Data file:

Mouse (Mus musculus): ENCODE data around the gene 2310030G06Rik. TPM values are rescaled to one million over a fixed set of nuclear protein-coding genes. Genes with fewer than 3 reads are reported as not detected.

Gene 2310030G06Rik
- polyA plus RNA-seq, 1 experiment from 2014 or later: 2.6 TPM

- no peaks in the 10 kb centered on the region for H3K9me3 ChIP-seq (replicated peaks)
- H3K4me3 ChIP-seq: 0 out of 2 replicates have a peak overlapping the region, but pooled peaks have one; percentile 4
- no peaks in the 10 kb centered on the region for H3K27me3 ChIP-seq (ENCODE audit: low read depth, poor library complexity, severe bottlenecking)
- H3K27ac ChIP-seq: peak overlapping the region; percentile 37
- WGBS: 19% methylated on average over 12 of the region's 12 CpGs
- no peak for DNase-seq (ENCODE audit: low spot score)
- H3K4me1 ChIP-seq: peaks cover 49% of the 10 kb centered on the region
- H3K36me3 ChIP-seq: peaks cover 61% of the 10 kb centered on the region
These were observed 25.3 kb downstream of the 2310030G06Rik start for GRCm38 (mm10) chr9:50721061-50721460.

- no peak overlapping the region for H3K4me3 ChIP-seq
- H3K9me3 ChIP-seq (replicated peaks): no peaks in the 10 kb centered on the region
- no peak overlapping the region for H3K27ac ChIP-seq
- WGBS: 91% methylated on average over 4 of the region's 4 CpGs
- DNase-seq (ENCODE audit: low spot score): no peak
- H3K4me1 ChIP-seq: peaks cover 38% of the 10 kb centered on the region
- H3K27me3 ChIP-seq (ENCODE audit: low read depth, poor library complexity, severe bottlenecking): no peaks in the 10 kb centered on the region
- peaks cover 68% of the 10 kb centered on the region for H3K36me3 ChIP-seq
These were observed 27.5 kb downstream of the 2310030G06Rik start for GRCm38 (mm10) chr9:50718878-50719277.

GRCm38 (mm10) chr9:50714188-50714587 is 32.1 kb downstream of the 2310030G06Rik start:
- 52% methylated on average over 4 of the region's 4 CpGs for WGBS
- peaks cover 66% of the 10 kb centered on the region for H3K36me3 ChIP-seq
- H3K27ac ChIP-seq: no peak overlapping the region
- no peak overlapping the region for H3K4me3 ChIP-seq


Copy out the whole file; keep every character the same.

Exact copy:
Mouse (Mus musculus): ENCODE data around the gene 2310030G06Rik. TPM values are rescaled to one million over a fixed set of nuclear protein-coding genes. Genes with fewer than 3 reads are reported as not detected.

Gene 2310030G06Rik
- polyA plus RNA-seq, 1 experiment from 2014 or later: 2.6 TPM

- no peaks in the 10 kb centered on the region for H3K9me3 ChIP-seq (replicated peaks)
- H3K4me3 ChIP-seq: 0 out of 2 replicates have a peak overlapping the region, but pooled peaks have one; percentile 4
- no peaks in the 10 kb centered on the region for H3K27me3 ChIP-seq (ENCODE audit: low read depth, poor library complexity, severe bottlenecking)
- H3K27ac ChIP-seq: peak overlapping the region; percentile 37
- WGBS: 19% methylated on average over 12 of the region's 12 CpGs
- no peak for DNase-seq (ENCODE audit: low spot score)
- H3K4me1 ChIP-seq: peaks cover 49% of the 10 kb centered on the region
- H3K36me3 ChIP-seq: peaks cover 61% of the 10 kb centered on the region
These were observed 25.3 kb downstream of the 2310030G06Rik start for GRCm38 (mm10) chr9:50721061-50721460.

- no peak overlapping the region for H3K4me3 ChIP-seq
- H3K9me3 ChIP-seq (replicated peaks): no peaks in the 10 kb centered on the region
- no peak overlapping the region for H3K27ac ChIP-seq
- WGBS: 91% methylated on average over 4 of the region's 4 CpGs
- DNase-seq (ENCODE audit: low spot score): no peak
- H3K4me1 ChIP-seq: peaks cover 38% of the 10 kb centered on the region
- H3K27me3 ChIP-seq (ENCODE audit: low read depth, poor library complexity, severe bottlenecking): no peaks in the 10 kb centered on the region
- peaks cover 68% of the 10 kb centered on the region for H3K36me3 ChIP-seq
These were observed 27.5 kb downstream of the 2310030G06Rik start for GRCm38 (mm10) chr9:50718878-50719277.

GRCm38 (mm10) chr9:50714188-50714587 is 32.1 kb downstream of the 2310030G06Rik start:
- 52% methylated on average over 4 of the region's 4 CpGs for WGBS
- peaks cover 66% of the 10 kb centered on the region for H3K36me3 ChIP-seq
- H3K27ac ChIP-seq: no peak overlapping the region
- no peak overlapping the region for H3K4me3 ChIP-seq